What Aretha Franklin’s Estate Teaches Us About the Pitfalls of Handwritten Wills

by Leslie R. Kolafa
The Trusts & Estates Law Blog

Typically, only those of us who are trusts and estates attorneys geek out over the fascinating problems that handwritten wills create. But when those wills were written by a music icon worth $80 million, suddenly this topic is intriguing to a much broader audience. Aretha Franklin died on August 31, 2018. Her family was confident that she died without a will, but on May 3, 2019, the personal representative of Franklin’s estate discovered three separate documents,

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Focus on Fiduciaries: What Fiduciaries Need to Know About the Attorney-Client Privilege

by Mary deLeo
The Trusts & Estates Law Blog

Last month, my Weintraub colleagues and I had the pleasure of speaking at the Professional Fiduciary Association of California annual conference on the topic of the attorney-client privilege and its application to clients serving in a fiduciary capacity (trustee, executor, conservator, agent, etc.).

Most people have a cursory understanding of what the attorney-client privilege does – it keeps communications between clients and their attorneys confidential and free from discovery, which fosters honest and complete communication between client and lawyer – but many individuals don’t realize that there are important limitations and exceptions to the privilege,

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A Case Lesson in “What Not To Do” When Billing as a Conservator

by Daniel C. Kim
The Trusts & Estates Law Blog

Based on recent appellate cases, one of which is discussed below, the court’s scrutiny of conservators’ conduct and, specifically, private fiduciaries, is seemingly on the rise. Private fiduciaries acting as conservators should always remain focused on performing and charging only for those services that are consistent with the best interests of their conservatees. California case law continues to refine that understanding.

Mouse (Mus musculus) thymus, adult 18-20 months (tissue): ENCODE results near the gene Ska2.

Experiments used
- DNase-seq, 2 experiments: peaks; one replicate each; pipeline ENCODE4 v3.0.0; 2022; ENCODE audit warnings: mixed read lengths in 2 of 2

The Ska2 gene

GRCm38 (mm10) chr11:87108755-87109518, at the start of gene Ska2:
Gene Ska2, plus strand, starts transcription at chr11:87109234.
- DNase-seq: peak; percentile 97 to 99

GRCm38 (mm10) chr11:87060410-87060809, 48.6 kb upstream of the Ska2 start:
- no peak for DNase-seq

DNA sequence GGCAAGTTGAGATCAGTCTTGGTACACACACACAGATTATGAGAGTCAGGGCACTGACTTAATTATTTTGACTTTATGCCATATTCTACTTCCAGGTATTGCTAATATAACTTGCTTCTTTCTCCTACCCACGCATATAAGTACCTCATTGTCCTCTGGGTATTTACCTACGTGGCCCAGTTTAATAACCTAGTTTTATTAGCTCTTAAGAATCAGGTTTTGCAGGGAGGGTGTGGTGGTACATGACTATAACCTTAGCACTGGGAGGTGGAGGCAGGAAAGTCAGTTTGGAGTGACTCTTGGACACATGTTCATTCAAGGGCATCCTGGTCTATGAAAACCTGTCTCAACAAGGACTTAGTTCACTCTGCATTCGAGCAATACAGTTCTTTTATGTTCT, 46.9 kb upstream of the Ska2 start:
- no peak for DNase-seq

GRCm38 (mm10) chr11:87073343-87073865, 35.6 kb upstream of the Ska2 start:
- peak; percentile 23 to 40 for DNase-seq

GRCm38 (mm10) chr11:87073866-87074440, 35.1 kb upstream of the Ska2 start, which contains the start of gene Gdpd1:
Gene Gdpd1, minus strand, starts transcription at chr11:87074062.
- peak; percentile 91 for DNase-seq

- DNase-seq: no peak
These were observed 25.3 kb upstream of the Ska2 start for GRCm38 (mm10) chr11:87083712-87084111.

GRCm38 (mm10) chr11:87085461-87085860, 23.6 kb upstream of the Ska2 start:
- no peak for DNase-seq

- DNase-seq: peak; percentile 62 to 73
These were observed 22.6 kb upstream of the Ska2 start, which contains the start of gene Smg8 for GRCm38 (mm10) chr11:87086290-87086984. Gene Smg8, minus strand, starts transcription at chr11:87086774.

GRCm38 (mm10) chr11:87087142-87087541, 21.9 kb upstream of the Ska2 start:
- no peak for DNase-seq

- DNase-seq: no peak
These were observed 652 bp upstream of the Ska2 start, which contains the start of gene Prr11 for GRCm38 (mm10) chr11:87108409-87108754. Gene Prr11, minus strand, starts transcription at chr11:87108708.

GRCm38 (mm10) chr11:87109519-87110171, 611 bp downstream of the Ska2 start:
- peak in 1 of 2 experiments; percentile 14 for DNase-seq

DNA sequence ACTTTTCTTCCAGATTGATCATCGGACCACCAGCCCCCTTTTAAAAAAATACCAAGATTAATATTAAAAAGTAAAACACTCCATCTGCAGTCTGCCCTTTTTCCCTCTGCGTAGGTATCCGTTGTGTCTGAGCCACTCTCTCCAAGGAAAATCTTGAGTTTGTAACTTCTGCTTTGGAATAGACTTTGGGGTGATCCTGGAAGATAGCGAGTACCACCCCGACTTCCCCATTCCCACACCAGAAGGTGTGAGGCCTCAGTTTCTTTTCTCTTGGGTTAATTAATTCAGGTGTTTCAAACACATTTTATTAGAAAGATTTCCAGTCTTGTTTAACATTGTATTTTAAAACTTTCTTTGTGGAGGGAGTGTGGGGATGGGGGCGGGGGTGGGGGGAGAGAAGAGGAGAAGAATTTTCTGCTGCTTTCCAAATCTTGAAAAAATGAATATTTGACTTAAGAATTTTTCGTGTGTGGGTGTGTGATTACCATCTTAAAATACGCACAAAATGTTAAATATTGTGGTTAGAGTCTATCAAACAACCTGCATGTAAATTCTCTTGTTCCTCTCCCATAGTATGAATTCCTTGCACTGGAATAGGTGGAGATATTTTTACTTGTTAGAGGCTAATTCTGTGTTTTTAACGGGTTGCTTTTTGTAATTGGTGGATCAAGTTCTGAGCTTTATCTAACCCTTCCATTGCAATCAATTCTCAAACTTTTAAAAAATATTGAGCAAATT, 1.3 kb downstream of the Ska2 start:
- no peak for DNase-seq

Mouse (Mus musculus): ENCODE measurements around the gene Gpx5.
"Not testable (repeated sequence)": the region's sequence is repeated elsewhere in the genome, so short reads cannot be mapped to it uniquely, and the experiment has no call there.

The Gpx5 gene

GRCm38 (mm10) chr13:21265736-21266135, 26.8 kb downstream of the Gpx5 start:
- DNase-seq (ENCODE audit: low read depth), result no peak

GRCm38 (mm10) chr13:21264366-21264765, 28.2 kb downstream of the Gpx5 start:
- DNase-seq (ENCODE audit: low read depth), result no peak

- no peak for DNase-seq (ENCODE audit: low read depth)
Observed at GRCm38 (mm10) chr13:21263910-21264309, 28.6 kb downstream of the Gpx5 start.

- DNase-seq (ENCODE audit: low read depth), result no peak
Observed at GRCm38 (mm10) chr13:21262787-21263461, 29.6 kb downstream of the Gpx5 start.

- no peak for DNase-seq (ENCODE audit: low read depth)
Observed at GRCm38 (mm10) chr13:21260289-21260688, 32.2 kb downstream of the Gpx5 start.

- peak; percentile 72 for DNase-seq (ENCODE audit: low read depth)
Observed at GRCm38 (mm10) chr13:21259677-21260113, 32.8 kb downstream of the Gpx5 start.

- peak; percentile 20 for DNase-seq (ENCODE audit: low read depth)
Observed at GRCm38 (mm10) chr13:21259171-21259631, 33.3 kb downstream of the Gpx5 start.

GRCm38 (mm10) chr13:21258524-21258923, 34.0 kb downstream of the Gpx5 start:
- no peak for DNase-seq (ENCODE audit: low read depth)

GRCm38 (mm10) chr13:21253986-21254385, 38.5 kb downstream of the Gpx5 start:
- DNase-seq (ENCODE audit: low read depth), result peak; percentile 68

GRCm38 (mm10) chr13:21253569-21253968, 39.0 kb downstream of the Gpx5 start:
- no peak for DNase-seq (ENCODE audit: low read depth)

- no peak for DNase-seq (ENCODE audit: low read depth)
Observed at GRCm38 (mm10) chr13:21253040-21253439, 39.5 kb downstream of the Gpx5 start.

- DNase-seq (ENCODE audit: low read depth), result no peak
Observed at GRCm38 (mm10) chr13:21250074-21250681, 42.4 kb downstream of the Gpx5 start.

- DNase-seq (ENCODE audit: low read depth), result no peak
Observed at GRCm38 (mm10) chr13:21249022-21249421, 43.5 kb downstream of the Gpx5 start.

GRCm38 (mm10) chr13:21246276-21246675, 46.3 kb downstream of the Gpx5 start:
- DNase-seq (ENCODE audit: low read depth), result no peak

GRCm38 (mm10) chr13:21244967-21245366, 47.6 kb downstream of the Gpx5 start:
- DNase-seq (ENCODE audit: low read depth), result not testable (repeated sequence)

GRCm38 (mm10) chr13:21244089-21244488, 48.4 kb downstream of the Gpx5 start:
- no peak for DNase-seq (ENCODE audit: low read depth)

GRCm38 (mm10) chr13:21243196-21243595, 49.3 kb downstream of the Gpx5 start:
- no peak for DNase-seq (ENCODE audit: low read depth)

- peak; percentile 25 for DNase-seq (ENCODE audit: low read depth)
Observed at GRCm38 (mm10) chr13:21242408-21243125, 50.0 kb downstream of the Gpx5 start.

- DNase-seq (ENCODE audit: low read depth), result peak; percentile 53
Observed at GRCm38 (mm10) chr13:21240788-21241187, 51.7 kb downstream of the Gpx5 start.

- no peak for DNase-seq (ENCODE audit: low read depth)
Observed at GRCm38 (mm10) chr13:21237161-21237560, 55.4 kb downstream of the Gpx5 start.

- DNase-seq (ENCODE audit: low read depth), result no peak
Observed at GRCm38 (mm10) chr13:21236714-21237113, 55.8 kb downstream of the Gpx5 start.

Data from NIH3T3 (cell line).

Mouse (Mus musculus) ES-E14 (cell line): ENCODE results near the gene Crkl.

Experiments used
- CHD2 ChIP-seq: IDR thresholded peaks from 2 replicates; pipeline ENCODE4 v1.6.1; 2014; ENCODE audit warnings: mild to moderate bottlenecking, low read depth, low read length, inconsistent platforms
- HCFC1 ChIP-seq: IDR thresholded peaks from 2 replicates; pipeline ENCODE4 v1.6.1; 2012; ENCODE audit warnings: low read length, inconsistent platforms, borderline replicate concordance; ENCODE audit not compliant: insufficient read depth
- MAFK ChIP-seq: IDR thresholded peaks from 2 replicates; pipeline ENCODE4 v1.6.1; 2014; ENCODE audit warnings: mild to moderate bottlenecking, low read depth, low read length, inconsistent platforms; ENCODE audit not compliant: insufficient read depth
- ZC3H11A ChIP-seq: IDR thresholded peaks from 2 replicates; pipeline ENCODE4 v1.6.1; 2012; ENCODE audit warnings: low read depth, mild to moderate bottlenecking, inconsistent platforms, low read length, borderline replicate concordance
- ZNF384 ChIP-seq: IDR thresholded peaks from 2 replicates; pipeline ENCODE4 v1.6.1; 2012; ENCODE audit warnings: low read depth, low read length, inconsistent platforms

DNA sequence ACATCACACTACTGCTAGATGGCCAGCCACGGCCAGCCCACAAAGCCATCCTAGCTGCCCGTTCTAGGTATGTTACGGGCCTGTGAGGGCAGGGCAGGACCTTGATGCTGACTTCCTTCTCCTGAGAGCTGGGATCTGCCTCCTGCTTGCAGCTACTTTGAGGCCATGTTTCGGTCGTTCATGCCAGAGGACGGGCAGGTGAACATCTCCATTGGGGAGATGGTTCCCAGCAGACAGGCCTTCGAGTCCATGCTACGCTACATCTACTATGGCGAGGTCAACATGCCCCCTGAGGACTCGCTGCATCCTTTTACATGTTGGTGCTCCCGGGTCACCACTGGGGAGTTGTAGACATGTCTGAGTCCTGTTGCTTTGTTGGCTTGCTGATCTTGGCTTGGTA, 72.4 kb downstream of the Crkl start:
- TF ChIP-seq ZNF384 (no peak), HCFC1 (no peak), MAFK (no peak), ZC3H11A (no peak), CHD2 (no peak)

In the recent case of the Conservatorship of Presha,

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And You Are? Long Lost Relatives Need to Prove Up Their Entitlement to Inherit

by Danielle F. Diebert
The Trusts & Estates Law Blog

Under California law, the laws of intestacy control who inherits when a person dies without having prepared a valid will or trust. These rules can be complicated particularly as remote or even unknown blood relatives may have a claim to assets of the decedent’s estate. However, these long lost relatives often must prove up their entitlement to inherit from the decedent’s estate.

The California Probate Code has a procedure in place to determine who is entitled to inherit from the decedent as set forth under California Probate Code section 11700 et seq.

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